Dehydration is a common symptom during exercise. It reduces exercise efficiency and causes other harm to our bodies. Follow us to get an overview of dehydration symptoms and how to treat them.
1. What does it mean?
Hydration means the condition of having adequate fluid in the body tissues.
Water makes up two-thirds of our body. We must drink enough fluid to maintain a healthy balance. Many people get dehydrated by not drinking enough fluid or by losing fluids and not replacing them.
2. The importance of staying hydrated
Fluids are crucial for staying healthy and maintaining the function of every system in your body, including your heart, brain and muscles. They carry nutrients to your cells, remove bacteria from your bladder and prevent constipation.
Older adults often do not get enough fluids and are at risk of becoming dehydrated, especially in hot weather and easily sweating. The main reason is that older adults do not feel thirsty as much as when they were younger. Therefore, they need to look for warning signs of dehydration such as weakness, low blood pressure, dizziness, confusion or dark urine.
According to experts, to avoid dehydration, healthy people should drink 30 to 50 ounces of water a day (about 1 to 1.5 liters), but not all at once. Because the kidneys lose some of the ability to get rid of water as we age, it’s important to stay hydrated gradually throughout the day. Experts recommend drinking water or juice and eating water-rich foods like salads, fruits, and apple sauces. We need to hydrate the body from our daily meals.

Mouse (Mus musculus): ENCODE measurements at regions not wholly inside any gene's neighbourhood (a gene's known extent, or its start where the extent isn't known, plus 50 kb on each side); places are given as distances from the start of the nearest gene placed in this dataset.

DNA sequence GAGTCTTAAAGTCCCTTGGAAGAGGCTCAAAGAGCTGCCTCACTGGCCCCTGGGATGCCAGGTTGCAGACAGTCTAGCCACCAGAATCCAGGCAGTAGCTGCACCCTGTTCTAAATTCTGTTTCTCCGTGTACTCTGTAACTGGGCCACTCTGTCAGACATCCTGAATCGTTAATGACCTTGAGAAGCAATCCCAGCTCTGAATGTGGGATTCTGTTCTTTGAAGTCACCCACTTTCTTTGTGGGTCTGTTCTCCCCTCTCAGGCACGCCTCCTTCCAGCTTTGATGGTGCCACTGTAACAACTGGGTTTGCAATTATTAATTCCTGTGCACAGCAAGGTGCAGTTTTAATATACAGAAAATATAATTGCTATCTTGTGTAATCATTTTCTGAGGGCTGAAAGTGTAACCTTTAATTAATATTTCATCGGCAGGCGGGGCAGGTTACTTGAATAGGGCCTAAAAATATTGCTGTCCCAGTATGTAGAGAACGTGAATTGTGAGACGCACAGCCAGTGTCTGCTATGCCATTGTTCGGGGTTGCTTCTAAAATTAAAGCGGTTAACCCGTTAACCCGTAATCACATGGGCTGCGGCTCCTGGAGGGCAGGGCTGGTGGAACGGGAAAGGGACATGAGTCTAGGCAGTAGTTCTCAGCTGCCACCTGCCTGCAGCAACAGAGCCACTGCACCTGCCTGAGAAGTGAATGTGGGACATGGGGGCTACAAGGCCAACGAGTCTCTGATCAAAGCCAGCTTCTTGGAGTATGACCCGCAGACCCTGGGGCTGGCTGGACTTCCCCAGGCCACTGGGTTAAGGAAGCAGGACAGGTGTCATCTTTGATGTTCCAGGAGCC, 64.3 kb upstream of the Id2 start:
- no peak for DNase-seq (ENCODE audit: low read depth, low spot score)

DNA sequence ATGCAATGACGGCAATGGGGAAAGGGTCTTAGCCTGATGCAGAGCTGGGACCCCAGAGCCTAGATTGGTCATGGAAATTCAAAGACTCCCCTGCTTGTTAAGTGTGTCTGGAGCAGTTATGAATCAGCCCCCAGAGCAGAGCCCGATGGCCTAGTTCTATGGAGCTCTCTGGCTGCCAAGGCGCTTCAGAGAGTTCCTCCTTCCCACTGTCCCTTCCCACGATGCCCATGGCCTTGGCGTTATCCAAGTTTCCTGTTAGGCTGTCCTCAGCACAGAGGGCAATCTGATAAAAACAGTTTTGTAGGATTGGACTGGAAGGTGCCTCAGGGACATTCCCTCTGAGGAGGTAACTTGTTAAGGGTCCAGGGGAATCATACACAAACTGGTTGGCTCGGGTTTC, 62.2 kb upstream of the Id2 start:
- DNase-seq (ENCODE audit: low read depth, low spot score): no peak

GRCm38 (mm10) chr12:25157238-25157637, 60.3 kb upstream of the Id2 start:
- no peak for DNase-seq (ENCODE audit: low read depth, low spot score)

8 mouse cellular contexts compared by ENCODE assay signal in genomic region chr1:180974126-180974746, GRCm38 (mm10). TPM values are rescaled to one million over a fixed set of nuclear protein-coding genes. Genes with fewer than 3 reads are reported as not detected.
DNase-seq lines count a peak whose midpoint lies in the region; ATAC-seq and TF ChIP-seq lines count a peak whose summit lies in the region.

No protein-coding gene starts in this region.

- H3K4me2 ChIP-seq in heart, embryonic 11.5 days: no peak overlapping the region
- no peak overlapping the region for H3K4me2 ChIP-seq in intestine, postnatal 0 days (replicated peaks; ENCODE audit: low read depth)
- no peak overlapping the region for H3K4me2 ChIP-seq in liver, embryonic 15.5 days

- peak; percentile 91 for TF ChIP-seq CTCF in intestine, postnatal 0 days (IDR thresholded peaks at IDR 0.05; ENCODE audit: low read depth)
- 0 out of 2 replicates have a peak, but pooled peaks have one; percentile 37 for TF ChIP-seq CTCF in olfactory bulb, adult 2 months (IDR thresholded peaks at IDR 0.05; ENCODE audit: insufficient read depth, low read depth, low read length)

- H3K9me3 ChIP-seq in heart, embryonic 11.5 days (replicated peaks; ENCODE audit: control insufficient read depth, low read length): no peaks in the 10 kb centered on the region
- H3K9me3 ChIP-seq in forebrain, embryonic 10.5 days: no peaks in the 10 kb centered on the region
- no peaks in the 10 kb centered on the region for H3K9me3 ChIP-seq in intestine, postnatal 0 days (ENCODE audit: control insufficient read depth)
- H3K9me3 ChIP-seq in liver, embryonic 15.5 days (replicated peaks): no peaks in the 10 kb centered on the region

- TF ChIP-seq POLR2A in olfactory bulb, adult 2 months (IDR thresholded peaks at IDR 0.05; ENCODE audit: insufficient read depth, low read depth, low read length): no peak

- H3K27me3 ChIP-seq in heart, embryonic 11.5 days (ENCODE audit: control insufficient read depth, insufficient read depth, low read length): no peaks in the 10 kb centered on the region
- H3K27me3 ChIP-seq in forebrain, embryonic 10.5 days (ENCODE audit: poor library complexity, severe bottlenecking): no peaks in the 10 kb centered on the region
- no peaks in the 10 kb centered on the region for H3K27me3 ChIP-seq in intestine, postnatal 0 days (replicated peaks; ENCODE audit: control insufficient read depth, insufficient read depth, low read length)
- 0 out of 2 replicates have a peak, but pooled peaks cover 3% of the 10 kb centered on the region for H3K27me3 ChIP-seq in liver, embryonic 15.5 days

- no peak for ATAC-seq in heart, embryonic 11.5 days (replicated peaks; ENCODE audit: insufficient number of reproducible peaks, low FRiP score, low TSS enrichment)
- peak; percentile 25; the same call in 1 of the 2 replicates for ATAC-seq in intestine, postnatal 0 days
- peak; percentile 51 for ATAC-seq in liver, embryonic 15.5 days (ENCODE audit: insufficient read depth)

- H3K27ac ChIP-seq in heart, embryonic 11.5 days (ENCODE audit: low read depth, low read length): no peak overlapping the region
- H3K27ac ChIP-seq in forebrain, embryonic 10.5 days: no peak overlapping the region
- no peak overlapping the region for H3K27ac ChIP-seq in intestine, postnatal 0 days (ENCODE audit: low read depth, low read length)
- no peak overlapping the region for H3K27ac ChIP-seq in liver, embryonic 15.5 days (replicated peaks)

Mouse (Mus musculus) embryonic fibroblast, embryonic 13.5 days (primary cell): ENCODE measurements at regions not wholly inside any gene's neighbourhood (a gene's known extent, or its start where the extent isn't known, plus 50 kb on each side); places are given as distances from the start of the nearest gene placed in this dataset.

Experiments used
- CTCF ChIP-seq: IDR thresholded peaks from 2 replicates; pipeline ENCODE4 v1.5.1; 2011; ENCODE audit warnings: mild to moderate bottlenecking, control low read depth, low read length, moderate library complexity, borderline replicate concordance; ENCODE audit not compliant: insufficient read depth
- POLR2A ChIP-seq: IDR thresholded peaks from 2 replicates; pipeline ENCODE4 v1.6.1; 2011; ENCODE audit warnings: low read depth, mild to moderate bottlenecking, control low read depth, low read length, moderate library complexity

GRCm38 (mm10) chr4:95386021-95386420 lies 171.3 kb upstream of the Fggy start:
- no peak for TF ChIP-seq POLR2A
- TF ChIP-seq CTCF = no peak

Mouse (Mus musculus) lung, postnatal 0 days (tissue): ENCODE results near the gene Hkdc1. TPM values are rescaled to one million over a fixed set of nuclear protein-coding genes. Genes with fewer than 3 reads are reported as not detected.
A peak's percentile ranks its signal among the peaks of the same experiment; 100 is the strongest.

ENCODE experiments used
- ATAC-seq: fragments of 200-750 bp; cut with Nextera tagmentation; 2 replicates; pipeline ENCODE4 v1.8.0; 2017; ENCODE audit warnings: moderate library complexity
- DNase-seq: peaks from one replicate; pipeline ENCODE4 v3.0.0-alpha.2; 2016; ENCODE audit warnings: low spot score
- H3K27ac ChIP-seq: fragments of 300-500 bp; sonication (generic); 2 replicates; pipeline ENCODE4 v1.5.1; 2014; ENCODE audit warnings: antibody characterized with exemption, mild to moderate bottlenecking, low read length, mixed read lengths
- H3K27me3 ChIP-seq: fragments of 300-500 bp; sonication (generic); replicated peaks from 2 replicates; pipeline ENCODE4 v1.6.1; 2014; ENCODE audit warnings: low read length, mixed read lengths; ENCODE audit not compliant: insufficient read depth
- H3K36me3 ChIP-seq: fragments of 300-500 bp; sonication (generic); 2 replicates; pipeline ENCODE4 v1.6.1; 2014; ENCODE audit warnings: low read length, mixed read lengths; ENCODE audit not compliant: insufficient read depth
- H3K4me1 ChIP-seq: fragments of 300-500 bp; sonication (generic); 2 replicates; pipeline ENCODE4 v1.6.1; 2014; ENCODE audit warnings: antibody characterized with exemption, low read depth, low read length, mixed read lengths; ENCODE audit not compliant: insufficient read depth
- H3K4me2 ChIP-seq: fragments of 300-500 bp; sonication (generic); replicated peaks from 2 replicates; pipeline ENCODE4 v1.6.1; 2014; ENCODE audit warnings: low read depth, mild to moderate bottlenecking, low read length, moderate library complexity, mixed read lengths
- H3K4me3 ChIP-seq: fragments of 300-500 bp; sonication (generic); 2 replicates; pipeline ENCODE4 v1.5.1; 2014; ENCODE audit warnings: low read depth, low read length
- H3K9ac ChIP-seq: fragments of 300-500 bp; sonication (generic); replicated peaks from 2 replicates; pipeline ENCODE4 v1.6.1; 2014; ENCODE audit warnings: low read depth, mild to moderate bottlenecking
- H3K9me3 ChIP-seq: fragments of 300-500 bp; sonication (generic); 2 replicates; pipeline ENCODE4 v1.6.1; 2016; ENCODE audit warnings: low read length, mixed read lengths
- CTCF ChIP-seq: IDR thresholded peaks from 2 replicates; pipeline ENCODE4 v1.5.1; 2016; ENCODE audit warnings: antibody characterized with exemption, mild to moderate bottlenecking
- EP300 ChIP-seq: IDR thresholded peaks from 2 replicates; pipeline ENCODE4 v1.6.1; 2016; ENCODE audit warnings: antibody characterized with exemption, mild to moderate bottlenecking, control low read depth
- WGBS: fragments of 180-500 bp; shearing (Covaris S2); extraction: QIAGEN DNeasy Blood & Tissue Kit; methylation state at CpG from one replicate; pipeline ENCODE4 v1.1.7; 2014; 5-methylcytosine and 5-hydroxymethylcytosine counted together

It is possible to absorb too much water if you have certain health conditions, such as thyroid disease or kidney, liver, or heart problems, or if you are taking medicines that keep you hydrated, such as anti-inflammatory drugs nonsteroidal (NSAID), opiate pain relievers, and some antidepressants. For that reason, you should check with your doctor to make sure you are getting the right amount.
1. Who is at risk of dehydration?
Anyone can become dehydrated, but some groups are particularly at risk. These include:
- babies and infants – who have low body weight and are sensitive to even small amounts of fluid loss
- older people – as we mentioned above, they may be less aware that they are becoming dehydrated and need to keep drinking fluids
- people with a long-term health condition – such as diabetes or alcoholism
- athletes – they can lose a large amount of body fluid through sweat when exercising for long periods
Good hydration is important for all age groups and is something for everyone to consider.
2. What are dehydration symptoms?
Signs of dehydration are visible in your urine. Dark and strong-smelling urine is a clear sign that you need to drink more fluids.
Other symptoms of dehydration include:
- pain when urinating (UTIs)
- dry mouth, lips, or eyes
- lack of concentration
If dehydration is left untreated, it can become severe. Severe dehydration is a medical emergency and requires immediate medical attention. Symptoms of severe dehydration include: